The emergence of Rock and Roll was one of the most pivotal moments of our nation’s history. The impact that this genre of music made is still evident in our culture. However, before this genre was able to gain momentum, it faced many cultural conflicts. The book, All Shook Up: How Rock ‘N’ Roll Changed America by Glenn C. Altschuler analyzes the impact that rock and roll music has made on American culture. It explores how the Rock and Roll culture was able to roughly integrate and later conflict with preceding cultural values. This is especially apparent in chapters regarding race and sexuality. Overall, Rock and Roll was extremely controversial amongst parents and educators. This new music genre was condemned by the previous generation as noise and a threat to established cultural norms. However, this genre of music was able to challenge racial barriers, teen sexuality, and family values.
The issue of race was one of the reasons for the rejection of early Rock and Roll. In addition, the birth of the Civil Right movement coincided with the explosion of this genre. It was a moment where Black people were beginning to identify and assert themselves racially (Altschuler 36). With various Supreme Court judgments (Brown v. Board of Education) ruling in favor of integration, segregationist whites viewed Rock and Roll as a symbol of Black empowerment and progression through the social hierarchy. As a result, the KKK and other white supremacist organizations began to openly preach exaggerated consequences of listening to this newly created “jungle music” (37). They feared that listening to it would cause the white youth to lose their sense of humanity and dignity. Therefore, the resistance to this genre, which was highly enjoyed by white audiences, was a culmination of all the hostility and tension of the Civil Rights movement.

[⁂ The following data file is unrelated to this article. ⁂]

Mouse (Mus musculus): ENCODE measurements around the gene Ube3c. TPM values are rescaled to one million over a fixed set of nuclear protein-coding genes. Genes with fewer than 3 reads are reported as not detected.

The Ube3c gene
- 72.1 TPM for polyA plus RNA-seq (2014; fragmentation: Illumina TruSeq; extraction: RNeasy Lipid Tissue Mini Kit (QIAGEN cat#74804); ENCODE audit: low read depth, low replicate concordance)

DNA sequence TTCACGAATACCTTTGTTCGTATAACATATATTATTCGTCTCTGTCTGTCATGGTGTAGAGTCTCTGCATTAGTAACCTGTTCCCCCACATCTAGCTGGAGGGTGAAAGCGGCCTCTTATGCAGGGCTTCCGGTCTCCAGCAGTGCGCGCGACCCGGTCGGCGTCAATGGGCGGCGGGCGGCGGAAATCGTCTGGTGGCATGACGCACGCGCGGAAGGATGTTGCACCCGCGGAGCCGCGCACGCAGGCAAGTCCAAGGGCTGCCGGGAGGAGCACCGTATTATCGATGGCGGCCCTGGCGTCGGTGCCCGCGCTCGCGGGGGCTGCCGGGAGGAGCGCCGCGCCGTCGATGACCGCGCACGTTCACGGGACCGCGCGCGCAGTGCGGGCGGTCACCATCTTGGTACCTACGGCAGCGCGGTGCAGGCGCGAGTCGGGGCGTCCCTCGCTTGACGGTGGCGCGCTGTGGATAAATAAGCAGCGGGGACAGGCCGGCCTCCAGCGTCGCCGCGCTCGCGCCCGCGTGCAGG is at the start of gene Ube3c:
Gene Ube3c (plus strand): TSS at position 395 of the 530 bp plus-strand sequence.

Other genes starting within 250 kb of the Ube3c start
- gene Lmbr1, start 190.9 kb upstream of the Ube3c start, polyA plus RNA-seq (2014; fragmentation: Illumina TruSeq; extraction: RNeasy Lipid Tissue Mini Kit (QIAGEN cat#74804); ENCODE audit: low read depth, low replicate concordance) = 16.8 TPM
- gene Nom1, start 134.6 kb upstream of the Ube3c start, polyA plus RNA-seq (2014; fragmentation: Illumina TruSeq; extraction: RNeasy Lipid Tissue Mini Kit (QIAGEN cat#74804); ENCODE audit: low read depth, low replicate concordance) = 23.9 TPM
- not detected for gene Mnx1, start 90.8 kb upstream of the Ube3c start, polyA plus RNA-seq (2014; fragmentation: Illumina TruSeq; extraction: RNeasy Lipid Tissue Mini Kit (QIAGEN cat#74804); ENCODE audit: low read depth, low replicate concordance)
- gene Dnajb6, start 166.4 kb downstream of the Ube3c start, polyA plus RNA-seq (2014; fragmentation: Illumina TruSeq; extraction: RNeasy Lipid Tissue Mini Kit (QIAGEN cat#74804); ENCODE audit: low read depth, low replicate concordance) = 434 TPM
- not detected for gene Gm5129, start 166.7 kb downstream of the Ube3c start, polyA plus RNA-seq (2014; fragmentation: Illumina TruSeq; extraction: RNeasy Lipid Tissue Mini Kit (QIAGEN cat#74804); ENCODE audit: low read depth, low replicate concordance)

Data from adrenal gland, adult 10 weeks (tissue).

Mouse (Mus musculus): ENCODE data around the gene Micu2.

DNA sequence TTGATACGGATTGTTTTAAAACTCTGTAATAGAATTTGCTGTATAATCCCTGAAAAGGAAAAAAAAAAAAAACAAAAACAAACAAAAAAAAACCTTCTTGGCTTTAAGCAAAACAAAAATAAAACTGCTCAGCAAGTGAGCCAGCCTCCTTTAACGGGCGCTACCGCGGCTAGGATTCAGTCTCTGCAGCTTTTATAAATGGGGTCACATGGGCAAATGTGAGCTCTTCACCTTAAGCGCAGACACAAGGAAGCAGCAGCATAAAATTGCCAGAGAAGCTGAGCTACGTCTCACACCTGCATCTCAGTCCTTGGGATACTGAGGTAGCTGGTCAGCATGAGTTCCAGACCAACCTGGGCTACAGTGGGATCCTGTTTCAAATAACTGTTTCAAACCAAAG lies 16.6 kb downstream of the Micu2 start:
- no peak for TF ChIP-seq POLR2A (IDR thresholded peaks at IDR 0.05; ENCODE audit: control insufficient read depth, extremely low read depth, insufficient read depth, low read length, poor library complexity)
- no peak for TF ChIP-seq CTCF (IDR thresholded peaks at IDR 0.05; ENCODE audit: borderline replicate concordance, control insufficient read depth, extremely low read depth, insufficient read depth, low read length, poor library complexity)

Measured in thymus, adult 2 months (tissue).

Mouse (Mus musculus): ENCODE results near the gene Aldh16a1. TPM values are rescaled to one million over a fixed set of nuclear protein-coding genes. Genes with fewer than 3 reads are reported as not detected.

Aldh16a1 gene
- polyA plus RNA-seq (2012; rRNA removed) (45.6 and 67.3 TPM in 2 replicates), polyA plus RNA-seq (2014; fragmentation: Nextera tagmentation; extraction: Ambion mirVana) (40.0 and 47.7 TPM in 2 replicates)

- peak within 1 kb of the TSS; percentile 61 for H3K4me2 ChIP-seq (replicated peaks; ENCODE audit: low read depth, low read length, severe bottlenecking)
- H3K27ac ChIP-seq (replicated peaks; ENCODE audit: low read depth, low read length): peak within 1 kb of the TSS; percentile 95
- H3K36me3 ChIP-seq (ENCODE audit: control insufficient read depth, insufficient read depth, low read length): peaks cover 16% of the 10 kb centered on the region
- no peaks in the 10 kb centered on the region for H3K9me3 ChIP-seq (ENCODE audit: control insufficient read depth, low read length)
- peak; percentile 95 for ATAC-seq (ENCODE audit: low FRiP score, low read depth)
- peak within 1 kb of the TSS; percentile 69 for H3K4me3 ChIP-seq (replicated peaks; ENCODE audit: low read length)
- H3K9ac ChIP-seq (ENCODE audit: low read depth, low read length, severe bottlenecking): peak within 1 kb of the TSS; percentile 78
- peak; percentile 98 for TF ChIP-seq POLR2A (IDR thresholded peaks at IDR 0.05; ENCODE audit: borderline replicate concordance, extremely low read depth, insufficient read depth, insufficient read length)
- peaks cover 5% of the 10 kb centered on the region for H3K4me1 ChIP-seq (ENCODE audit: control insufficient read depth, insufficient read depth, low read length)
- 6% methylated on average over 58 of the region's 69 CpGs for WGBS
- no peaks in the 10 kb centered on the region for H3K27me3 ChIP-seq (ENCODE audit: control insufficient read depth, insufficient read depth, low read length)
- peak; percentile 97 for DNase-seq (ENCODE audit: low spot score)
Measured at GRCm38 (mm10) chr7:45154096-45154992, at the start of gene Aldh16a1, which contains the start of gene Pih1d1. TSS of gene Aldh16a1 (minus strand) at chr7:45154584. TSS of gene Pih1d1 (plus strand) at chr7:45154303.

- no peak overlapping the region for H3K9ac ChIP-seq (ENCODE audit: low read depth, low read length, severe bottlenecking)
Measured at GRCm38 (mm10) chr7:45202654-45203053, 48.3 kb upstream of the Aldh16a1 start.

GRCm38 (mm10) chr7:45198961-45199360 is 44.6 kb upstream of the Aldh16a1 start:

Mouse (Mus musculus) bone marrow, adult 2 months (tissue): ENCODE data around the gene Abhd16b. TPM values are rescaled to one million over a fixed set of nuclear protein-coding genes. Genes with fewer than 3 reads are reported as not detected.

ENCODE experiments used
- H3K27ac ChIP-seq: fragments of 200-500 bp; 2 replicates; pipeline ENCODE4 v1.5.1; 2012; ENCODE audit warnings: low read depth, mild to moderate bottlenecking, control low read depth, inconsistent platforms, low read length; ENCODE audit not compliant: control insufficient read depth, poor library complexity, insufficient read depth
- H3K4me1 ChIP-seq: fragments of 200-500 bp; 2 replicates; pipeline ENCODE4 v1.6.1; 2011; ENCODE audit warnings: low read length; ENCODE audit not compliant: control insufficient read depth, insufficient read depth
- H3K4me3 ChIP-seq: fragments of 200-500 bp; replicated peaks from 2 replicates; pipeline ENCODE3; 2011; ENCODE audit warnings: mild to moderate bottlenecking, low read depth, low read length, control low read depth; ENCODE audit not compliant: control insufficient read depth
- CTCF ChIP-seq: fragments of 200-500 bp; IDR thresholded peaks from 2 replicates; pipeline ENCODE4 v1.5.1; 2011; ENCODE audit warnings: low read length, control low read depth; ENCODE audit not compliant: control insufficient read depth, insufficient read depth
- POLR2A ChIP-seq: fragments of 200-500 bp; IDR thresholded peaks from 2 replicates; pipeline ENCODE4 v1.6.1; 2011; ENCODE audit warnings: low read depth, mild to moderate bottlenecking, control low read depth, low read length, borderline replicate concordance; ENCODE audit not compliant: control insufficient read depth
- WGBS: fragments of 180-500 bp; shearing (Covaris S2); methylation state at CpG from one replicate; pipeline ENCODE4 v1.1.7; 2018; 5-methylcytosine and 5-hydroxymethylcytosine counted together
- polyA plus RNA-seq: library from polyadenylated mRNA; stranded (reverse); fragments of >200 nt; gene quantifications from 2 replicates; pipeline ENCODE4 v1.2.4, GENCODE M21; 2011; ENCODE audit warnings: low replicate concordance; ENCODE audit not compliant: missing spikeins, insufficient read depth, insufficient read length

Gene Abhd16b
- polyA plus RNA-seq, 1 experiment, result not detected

Throughout the Civil Rights movement, resistance to this genre often resulted in violent assaults on Black performers in hopes of discouraging the expansion of Rock and Roll and its influence on white listeners. Altschuler describes the assault on Nat King Cole as an example in order to illustrate the degree of physical violence that resulted from this resistance. While performing at an all-white venue, Cole was ambushed by a mob of white supremacists and repeatedly beaten. Aside from receiving physical injuries, Cole was also criticized by Black activists for not demanding to perform at an integrated venue. The Amsterdam News claimed that “thousands of Harlem blacks who have worshiped at the shrine of singer Nat King Cole turned their backs on him this week as the noted crooner turned his back on the NAACP and said he will continue to play to Jim Crow audiences” (41). With continual criticism, Cole eventually joined the NAACP and began boycotting segregated venues.
Additionally, many black singers were exploited by record producers with the use of white “cover” artists in order to hide black singers from white audiences....